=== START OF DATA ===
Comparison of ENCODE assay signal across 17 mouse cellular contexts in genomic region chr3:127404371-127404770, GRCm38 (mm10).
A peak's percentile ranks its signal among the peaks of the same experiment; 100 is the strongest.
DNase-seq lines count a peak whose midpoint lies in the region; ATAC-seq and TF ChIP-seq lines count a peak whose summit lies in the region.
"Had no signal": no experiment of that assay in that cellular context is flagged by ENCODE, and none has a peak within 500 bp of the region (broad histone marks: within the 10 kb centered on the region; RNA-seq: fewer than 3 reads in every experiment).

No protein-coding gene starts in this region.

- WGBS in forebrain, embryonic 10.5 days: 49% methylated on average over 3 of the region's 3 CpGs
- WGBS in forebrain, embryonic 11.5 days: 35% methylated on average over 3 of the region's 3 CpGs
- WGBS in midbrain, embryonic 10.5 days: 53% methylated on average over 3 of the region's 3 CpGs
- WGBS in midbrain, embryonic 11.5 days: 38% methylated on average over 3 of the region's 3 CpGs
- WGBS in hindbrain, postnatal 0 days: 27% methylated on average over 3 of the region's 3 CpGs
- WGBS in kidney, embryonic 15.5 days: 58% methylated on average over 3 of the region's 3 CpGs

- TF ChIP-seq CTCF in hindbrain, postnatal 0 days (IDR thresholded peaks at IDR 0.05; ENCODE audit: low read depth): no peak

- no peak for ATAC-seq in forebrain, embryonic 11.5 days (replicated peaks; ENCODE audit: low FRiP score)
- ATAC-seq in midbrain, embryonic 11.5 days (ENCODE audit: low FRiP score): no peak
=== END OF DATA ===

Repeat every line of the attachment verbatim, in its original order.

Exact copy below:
Comparison of ENCODE assay signal across 17 mouse cellular contexts in genomic region chr3:127404371-127404770, GRCm38 (mm10).
A peak's percentile ranks its signal among the peaks of the same experiment; 100 is the strongest.
DNase-seq lines count a peak whose midpoint lies in the region; ATAC-seq and TF ChIP-seq lines count a peak whose summit lies in the region.
"Had no signal": no experiment of that assay in that cellular context is flagged by ENCODE, and none has a peak within 500 bp of the region (broad histone marks: within the 10 kb centered on the region; RNA-seq: fewer than 3 reads in every experiment).

No protein-coding gene starts in this region.

- WGBS in forebrain, embryonic 10.5 days: 49% methylated on average over 3 of the region's 3 CpGs
- WGBS in forebrain, embryonic 11.5 days: 35% methylated on average over 3 of the region's 3 CpGs
- WGBS in midbrain, embryonic 10.5 days: 53% methylated on average over 3 of the region's 3 CpGs
- WGBS in midbrain, embryonic 11.5 days: 38% methylated on average over 3 of the region's 3 CpGs
- WGBS in hindbrain, postnatal 0 days: 27% methylated on average over 3 of the region's 3 CpGs
- WGBS in kidney, embryonic 15.5 days: 58% methylated on average over 3 of the region's 3 CpGs

- TF ChIP-seq CTCF in hindbrain, postnatal 0 days (IDR thresholded peaks at IDR 0.05; ENCODE audit: low read depth): no peak

- no peak for ATAC-seq in forebrain, embryonic 11.5 days (replicated peaks; ENCODE audit: low FRiP score)
- ATAC-seq in midbrain, embryonic 11.5 days (ENCODE audit: low FRiP score): no peak